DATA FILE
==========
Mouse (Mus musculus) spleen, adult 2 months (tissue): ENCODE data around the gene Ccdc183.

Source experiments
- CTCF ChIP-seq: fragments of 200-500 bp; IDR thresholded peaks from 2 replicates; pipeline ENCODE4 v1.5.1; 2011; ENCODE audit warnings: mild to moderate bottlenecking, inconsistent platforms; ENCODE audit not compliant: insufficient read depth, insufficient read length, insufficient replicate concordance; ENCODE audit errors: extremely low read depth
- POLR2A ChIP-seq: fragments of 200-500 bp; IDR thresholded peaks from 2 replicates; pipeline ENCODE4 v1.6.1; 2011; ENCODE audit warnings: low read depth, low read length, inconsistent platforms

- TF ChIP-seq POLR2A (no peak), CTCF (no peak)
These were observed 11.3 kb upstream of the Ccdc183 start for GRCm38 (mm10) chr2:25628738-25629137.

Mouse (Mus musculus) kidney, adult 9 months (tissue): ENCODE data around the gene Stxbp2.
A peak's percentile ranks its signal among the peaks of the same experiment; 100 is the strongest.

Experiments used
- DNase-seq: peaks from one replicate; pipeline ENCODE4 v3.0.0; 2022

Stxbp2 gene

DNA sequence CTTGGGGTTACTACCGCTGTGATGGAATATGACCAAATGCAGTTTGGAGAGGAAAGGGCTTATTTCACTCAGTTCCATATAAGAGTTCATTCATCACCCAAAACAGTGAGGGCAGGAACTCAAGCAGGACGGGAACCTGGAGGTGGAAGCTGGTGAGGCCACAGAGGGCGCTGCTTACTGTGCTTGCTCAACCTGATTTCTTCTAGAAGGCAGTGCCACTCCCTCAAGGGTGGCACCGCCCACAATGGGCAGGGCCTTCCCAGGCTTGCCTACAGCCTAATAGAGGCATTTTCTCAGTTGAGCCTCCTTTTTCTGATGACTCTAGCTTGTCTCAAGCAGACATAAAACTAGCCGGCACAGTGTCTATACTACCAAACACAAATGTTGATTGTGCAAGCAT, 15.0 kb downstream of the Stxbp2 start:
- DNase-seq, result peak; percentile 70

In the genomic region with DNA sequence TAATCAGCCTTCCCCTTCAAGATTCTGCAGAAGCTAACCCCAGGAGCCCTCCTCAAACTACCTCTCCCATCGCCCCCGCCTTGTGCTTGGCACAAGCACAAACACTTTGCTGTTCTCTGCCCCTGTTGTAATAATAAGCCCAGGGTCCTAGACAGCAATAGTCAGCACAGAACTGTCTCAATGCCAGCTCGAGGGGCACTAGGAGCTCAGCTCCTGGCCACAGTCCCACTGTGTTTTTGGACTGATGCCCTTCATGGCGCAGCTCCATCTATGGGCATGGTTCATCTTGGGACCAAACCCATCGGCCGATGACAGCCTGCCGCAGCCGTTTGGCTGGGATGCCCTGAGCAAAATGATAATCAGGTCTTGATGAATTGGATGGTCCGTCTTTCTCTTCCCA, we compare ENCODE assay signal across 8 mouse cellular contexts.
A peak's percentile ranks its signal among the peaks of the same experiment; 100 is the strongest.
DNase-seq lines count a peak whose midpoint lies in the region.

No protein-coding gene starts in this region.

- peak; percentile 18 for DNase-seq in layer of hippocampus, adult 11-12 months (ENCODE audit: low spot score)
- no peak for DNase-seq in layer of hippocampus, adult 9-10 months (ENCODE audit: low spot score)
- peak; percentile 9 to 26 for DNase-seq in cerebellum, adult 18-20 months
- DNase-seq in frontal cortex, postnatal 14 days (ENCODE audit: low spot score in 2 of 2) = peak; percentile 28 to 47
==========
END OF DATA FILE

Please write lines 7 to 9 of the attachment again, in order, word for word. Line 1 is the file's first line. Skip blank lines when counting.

Mouse (Mus musculus) kidney, adult 9 months (tissue): ENCODE data around the gene Stxbp2.
A peak's percentile ranks its signal among the peaks of the same experiment; 100 is the strongest.

Experiments used